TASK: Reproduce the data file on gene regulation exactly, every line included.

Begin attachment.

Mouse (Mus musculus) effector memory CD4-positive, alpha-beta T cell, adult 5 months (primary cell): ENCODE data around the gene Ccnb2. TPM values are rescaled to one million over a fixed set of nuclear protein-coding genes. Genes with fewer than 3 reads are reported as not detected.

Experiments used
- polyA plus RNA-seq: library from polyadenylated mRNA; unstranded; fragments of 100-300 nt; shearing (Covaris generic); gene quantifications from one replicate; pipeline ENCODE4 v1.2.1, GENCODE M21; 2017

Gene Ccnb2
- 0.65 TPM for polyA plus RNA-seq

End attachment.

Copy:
Mouse (Mus musculus) effector memory CD4-positive, alpha-beta T cell, adult 5 months (primary cell): ENCODE data around the gene Ccnb2. TPM values are rescaled to one million over a fixed set of nuclear protein-coding genes. Genes with fewer than 3 reads are reported as not detected.

Experiments used
- polyA plus RNA-seq: library from polyadenylated mRNA; unstranded; fragments of 100-300 nt; shearing (Covaris generic); gene quantifications from one replicate; pipeline ENCODE4 v1.2.1, GENCODE M21; 2017

Gene Ccnb2
- 0.65 TPM for polyA plus RNA-seq